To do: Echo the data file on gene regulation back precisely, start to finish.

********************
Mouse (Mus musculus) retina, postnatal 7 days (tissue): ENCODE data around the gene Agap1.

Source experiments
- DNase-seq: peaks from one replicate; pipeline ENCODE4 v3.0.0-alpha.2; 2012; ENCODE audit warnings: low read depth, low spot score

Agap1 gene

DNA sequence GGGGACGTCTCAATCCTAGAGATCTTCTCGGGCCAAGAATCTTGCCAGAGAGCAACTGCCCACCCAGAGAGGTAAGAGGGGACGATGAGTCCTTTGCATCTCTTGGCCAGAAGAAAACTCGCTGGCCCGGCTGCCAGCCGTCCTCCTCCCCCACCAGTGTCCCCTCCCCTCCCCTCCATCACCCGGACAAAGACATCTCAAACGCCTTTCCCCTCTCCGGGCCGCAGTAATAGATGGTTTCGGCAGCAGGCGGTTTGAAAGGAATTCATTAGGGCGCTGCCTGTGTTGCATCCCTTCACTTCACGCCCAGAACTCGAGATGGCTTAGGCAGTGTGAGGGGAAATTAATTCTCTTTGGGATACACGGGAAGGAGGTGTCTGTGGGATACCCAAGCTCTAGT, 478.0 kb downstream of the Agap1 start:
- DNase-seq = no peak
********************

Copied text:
Mouse (Mus musculus) retina, postnatal 7 days (tissue): ENCODE data around the gene Agap1.

Source experiments
- DNase-seq: peaks from one replicate; pipeline ENCODE4 v3.0.0-alpha.2; 2012; ENCODE audit warnings: low read depth, low spot score

Agap1 gene

DNA sequence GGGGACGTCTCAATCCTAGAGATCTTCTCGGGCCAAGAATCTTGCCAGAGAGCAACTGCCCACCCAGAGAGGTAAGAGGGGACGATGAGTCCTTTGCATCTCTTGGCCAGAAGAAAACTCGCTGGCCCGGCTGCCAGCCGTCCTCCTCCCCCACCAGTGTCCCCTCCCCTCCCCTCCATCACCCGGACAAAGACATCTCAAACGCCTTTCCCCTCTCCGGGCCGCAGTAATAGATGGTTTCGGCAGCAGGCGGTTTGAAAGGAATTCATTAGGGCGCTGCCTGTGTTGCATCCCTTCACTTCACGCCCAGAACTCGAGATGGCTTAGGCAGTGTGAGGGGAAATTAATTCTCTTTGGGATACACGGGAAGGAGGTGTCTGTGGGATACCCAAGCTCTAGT, 478.0 kb downstream of the Agap1 start:
- DNase-seq = no peak